Reprint of a Disqus comment on the Mother Jones article calling Taibbi "Suprisingly weak":
In Frederick Douglass' autobiography, he describes that the slaves
would argue over whose master could beat up the other, whose was richer.
"To be a poor man's slave," he said "was a disgrace indeed." The slave
knows he is being mistreated, but cannot but help but assume some
graciousness of his master is attributable to himself. This is true of
US politics still. So ask Bernie supporters if they support him because
he is what they want to see in themselves, or because he is going to get
things done? And same to Clinton.
Having been disappointed by
Obama, and betrayed by Rahm Emanuel and his frenemy Bruce Rauner, I
cannot help but worry what a fourth civil servant connected to
Goldman Sachs will have in store for this country.
I agree that
what's possible is not well understood, nor can it be, but shouting down
a surging wave of left-wing revolt is a bad thing for the party, not
the least if there's a chance we may have to articulate such positions
against an anti-establishment attack from the right. Authenticity will
win this election, and Obama is apparently blind to that. We don't have
to be. When asked whom he would appoint as an advisor, Sanders has said
he would look to Elizabeth Warren, a brave voice of dissent toward the
banking powers. The way Clinton operates her politics are very in line
with how elites function, and is not positioned well to counter the
right. Not only has Clinton not disclosed her speeches to Goldman Sachs,
it is a sure bet she will hire some bankers to consult on her economic
policy as Obama did.
And while overturning Citizen's United may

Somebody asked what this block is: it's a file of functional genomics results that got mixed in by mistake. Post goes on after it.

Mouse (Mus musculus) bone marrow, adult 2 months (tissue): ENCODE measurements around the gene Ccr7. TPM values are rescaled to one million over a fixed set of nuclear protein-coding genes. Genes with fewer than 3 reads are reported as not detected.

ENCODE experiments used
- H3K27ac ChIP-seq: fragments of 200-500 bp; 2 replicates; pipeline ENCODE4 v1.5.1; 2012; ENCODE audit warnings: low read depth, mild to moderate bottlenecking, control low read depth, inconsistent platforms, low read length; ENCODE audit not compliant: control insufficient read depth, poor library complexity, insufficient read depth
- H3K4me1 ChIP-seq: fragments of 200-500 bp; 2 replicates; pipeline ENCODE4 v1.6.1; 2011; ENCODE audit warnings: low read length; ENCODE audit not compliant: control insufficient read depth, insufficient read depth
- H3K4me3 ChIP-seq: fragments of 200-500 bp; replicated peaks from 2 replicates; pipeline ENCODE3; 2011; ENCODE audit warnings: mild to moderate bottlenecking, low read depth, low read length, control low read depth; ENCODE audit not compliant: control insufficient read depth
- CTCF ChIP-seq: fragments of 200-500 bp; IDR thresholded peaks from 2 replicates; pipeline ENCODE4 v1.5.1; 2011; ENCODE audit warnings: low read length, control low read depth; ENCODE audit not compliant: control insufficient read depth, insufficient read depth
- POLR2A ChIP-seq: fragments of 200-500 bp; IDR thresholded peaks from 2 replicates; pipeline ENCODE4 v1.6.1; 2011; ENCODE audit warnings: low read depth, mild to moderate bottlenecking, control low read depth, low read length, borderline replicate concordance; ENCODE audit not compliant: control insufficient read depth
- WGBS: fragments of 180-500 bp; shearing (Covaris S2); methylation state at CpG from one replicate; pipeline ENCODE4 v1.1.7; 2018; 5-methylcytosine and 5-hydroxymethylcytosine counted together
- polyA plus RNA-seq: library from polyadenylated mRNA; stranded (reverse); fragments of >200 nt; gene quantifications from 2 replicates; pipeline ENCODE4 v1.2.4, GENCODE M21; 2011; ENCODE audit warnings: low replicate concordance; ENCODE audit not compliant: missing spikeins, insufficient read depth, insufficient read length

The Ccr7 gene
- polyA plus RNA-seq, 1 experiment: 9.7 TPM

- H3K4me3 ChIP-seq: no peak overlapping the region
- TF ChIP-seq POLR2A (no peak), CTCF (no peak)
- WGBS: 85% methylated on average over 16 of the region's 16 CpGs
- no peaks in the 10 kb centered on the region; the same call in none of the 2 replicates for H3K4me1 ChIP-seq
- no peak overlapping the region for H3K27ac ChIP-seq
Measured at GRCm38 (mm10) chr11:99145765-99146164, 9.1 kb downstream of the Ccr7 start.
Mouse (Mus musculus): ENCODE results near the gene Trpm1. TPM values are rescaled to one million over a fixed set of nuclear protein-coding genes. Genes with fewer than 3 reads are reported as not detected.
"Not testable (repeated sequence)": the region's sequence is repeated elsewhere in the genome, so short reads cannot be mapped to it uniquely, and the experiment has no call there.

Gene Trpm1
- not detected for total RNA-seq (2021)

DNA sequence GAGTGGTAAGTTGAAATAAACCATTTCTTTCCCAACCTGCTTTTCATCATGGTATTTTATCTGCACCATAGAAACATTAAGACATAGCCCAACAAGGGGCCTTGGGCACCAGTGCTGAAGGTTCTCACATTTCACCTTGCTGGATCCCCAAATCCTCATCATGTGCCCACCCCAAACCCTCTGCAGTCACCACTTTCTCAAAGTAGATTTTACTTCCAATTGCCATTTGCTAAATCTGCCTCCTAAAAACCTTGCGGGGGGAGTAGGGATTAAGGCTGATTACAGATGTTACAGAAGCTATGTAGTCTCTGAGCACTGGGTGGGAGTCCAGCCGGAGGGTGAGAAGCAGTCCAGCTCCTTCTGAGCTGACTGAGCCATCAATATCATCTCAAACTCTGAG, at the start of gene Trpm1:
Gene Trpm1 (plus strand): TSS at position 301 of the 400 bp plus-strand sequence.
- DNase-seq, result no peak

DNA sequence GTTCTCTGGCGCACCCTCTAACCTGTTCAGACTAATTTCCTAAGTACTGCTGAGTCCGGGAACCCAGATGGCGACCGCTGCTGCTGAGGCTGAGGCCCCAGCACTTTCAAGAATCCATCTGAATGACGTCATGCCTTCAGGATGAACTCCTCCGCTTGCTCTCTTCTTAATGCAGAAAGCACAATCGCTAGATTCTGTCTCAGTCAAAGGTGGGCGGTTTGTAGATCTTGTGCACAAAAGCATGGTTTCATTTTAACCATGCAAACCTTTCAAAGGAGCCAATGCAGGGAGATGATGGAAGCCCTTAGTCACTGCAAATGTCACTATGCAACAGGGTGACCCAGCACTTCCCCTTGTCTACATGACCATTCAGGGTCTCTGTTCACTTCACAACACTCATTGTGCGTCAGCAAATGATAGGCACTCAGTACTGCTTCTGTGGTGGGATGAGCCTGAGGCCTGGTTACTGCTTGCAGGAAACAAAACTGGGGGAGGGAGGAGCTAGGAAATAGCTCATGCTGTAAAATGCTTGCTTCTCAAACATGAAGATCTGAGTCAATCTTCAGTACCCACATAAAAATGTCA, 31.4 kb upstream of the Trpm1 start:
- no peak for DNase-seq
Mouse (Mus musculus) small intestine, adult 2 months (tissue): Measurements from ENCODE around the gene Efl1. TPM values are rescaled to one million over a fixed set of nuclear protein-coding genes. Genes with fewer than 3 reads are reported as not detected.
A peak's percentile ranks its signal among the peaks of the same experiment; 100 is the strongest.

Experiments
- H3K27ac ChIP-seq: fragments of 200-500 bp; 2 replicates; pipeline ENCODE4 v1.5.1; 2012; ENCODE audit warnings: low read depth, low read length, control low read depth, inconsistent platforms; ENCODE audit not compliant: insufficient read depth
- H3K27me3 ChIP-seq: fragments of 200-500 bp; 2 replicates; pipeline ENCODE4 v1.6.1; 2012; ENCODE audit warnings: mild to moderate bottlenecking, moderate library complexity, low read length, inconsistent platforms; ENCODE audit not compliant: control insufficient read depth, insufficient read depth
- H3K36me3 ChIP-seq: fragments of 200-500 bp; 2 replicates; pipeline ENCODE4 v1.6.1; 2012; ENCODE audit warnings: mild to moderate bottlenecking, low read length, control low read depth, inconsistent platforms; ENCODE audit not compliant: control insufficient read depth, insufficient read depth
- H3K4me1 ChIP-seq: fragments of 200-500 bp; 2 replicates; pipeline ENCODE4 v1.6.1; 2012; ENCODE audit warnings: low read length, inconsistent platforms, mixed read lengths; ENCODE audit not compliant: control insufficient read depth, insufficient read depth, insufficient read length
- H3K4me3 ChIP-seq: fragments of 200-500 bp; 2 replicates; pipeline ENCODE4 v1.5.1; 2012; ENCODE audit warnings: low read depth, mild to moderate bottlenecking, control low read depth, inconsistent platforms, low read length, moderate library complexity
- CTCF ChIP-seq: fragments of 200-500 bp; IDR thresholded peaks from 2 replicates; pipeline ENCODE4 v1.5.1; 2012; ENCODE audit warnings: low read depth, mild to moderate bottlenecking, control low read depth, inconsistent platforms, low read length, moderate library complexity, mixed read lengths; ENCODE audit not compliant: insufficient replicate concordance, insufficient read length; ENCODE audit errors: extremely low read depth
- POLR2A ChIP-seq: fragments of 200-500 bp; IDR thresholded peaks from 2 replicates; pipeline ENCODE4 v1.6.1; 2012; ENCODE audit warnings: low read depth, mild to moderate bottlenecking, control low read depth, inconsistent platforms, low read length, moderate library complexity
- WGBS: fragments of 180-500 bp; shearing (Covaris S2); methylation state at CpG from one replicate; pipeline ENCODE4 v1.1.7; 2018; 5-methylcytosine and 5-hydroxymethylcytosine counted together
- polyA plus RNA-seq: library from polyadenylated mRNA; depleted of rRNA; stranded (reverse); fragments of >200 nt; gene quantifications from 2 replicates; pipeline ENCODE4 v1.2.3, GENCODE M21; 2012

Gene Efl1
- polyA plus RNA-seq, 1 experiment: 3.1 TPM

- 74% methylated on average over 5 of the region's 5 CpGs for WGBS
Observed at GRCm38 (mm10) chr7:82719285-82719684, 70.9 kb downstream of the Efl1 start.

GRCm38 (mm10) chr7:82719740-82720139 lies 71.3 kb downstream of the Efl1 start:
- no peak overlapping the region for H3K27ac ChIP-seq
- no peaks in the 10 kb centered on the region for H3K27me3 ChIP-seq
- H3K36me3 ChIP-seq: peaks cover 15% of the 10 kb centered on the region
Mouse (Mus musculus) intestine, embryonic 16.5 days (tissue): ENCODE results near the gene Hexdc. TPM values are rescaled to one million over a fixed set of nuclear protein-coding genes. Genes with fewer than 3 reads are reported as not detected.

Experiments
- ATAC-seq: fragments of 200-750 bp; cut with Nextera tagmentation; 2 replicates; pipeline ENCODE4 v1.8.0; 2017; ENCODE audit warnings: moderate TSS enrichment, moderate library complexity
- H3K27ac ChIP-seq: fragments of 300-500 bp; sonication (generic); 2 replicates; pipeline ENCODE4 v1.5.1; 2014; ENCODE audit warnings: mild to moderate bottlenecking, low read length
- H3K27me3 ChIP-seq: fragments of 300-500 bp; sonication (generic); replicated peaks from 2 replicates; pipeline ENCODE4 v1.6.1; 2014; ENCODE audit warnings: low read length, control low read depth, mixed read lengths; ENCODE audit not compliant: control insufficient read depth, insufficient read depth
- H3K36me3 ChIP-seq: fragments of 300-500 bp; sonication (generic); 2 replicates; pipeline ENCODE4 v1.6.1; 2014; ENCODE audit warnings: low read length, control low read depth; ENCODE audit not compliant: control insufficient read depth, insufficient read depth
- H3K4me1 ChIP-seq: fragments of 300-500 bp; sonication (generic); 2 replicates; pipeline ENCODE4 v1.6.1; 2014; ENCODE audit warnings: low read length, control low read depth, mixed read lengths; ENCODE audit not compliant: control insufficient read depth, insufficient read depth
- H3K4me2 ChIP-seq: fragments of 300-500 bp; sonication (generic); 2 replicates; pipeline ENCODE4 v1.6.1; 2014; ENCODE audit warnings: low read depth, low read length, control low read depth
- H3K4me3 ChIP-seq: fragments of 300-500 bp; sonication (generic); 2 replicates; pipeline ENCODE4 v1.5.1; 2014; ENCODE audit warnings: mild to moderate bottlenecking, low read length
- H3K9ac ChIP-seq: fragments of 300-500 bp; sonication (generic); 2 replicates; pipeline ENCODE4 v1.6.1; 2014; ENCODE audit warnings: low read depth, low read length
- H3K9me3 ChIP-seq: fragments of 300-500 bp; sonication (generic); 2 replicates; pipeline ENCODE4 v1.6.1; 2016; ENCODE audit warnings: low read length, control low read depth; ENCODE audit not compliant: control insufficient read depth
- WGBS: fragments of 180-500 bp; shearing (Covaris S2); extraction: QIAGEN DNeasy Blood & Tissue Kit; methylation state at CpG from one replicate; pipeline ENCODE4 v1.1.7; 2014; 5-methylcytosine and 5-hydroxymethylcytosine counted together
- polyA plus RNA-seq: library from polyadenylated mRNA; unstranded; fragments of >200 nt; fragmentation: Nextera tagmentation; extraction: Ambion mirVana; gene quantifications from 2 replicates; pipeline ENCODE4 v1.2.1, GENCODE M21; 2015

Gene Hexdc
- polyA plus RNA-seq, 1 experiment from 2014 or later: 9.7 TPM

not be in the cards, surely even the symbolic action of the American
public putting in a president that is resistant to such influence would
be a meaningful, measurable, form of resistance.
Let's take a more
hard-headed view and assume absolutely no laws will get passed in the
next 4 years. That *only* leaves military policy. Do you want it in the
hands of someone who cites the unemployment rate of Gaza or recently
presided over military intervention on the behalf of the "young people"
in the Middle East, that always seems to end up with Saudi puppets in
Read the book "America's 60 Families" by Ferdinand
Lundberg. He describes how the wealthy use private foundations to
experiment with new ways to manage the population. The corruption is not
only direct quid-pro-quo, but a baseline assumption of support. In the
back of your mind, you know who pays your bills and is holding a job for
you in retirement. And that explains why in every debate, when Sanders
says that the wealthy are not pulling their weight in this country,
Clinton is absolutely incensed. Not because she is wealthy, nor hateful
of the underclass, but because he is threatening her ability to position
herself at the top of the elite.
Clinton does not simply get off
the hook for Iraq because it was in the past, and darn it if she wasn't
on the wrong side of that issue. She was on the wrong side *of the
country* which protested the war! (as a side note, how in the heck did a
radical evangelical with a C average talk Clinton into anything?) This
is a theme that runs through her entire political history. In her book
Living History (page 248) Clinton misstates the social culture of the
time on health care. A series of CBS polls found that starting in 1990,
the majority of Americans favored a national health care system.
Clinton's take on this is that the "vast majority" opposed national
health care because they would have to "give up benefits and medical
choices." It's true that a massive lobbying campaign ultimately drove
down public support for *her* particular bill, but she did not try to
organize a mass movement to get it passed, and that was its failing.
recent example was the flub that Nancy Reagan was in any way supportive
in the AIDS crisis. Of course, credit to her for apologizing, but
what's becoming clear is that Clinton buys into this myth that powerful
people are noble, and the rest of us are just, well, "people." This
sentiment was actually articulated by her husband in a televised
interview, that people need a consciousness that's "way up here" with
him. In fact, Clinton herself forgot that Sanders shared a stage with
her as she spoke for reform. Her campaign manager reminded us that he
was standing in the back, apparently where he belongs.